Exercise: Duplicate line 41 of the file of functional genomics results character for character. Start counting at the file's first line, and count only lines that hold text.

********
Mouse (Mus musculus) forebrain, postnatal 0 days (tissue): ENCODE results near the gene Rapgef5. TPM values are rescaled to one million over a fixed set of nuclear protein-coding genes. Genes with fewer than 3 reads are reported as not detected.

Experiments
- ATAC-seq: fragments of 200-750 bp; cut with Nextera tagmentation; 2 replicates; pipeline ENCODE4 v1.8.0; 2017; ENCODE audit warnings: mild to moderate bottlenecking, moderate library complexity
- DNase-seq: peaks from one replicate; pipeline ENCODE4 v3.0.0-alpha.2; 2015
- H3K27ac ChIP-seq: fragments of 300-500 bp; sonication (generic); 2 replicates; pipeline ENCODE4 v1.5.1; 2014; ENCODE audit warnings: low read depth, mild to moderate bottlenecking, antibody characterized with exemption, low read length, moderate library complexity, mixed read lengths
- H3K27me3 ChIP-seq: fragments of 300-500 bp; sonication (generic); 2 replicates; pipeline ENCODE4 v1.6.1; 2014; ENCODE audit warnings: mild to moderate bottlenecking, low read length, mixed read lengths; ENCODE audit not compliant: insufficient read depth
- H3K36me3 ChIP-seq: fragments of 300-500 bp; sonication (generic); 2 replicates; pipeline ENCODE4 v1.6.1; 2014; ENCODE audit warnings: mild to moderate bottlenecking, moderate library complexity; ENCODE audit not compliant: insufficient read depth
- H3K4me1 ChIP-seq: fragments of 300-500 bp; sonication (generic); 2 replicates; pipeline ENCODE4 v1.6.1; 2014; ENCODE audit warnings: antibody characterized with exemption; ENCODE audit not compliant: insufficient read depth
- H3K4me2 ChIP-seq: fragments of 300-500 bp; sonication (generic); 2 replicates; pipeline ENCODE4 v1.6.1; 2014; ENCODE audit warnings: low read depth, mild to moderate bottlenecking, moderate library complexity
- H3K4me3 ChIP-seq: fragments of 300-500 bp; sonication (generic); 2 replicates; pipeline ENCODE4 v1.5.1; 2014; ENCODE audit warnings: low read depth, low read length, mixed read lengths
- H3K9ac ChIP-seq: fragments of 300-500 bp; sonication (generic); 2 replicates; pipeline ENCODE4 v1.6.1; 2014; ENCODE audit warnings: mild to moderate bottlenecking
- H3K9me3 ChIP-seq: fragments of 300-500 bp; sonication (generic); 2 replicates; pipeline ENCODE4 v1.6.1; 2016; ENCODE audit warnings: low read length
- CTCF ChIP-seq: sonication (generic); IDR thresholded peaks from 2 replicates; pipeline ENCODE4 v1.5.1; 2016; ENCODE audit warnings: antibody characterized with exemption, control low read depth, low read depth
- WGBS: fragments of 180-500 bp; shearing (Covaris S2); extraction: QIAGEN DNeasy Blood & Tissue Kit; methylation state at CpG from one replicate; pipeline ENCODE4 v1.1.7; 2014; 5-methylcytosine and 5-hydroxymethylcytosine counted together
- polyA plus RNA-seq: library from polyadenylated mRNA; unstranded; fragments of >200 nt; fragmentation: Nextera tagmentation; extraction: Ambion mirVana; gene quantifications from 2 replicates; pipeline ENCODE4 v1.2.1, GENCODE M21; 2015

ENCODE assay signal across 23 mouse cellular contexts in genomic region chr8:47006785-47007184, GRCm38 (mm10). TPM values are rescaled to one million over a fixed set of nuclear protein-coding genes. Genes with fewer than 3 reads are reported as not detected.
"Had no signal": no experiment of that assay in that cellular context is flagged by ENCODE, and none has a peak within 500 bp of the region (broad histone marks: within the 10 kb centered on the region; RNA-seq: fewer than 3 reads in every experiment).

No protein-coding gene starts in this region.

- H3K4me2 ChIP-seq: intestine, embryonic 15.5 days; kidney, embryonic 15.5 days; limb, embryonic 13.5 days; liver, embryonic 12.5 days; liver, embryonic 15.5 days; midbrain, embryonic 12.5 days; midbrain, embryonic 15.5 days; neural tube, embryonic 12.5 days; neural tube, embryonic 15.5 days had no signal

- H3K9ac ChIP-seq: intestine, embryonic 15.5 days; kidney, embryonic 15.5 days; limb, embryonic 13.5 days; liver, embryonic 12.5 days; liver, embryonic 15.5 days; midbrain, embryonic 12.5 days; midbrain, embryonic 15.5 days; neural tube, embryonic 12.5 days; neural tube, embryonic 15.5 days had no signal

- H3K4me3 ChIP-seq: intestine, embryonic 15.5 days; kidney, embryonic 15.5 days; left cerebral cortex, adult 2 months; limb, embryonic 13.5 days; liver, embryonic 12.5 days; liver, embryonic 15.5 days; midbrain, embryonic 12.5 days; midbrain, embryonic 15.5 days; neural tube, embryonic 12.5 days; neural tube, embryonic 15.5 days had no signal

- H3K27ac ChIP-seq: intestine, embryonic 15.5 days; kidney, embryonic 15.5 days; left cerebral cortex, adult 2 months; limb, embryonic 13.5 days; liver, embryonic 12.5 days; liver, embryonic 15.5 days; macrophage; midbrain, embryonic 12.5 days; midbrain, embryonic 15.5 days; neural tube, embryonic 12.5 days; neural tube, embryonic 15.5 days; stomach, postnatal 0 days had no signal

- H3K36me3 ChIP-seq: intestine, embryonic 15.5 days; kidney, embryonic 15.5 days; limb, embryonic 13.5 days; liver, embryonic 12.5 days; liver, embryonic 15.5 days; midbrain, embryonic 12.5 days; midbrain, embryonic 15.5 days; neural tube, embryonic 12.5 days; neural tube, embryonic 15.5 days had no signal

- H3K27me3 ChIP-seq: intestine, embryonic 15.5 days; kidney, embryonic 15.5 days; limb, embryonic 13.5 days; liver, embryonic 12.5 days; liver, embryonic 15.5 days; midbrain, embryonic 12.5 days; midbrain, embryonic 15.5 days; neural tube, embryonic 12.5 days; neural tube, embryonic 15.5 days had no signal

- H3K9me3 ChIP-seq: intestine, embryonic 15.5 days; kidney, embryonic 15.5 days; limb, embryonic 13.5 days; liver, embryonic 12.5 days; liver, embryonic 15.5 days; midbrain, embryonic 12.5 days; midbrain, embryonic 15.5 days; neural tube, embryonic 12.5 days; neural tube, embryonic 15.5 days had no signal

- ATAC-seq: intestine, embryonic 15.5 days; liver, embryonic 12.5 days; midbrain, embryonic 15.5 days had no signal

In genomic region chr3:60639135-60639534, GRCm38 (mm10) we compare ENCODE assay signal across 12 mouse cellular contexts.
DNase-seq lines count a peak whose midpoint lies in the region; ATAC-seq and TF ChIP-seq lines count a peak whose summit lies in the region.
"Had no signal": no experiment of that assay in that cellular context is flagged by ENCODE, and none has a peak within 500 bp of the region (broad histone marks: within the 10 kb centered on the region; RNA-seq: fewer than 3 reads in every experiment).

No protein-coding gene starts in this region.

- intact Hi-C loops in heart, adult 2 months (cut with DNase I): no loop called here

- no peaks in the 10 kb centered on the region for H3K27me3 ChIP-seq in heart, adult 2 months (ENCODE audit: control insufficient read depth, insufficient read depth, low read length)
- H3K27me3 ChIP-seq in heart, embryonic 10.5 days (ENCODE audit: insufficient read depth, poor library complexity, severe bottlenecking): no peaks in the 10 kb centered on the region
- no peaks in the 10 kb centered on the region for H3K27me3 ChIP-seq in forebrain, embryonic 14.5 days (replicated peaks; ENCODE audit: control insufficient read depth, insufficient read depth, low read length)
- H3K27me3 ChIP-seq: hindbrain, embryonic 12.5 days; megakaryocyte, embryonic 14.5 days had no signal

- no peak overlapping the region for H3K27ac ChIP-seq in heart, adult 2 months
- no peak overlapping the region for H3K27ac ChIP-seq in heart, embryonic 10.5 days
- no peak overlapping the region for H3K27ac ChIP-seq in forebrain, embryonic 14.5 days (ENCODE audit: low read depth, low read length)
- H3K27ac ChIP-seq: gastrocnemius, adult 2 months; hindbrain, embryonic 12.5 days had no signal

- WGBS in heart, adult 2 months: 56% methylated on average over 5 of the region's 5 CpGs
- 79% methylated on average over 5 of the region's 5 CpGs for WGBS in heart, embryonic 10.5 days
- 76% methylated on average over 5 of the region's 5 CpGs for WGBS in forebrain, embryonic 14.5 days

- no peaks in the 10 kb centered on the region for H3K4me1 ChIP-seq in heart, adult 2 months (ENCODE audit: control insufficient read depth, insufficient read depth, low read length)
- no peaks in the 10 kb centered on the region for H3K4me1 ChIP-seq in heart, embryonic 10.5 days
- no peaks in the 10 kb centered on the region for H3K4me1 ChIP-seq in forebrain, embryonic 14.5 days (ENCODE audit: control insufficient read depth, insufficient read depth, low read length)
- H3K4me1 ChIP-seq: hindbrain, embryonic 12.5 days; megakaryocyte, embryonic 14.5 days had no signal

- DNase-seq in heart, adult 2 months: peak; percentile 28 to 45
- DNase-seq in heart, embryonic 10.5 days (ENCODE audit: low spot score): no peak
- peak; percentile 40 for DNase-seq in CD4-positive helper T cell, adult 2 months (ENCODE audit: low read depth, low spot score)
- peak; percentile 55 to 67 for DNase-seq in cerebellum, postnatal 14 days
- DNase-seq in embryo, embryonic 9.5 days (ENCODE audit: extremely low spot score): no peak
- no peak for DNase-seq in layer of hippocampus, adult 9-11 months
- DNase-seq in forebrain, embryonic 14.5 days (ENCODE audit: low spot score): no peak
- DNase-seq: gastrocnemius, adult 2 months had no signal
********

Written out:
- 79% methylated on average over 5 of the region's 5 CpGs for WGBS in heart, embryonic 10.5 days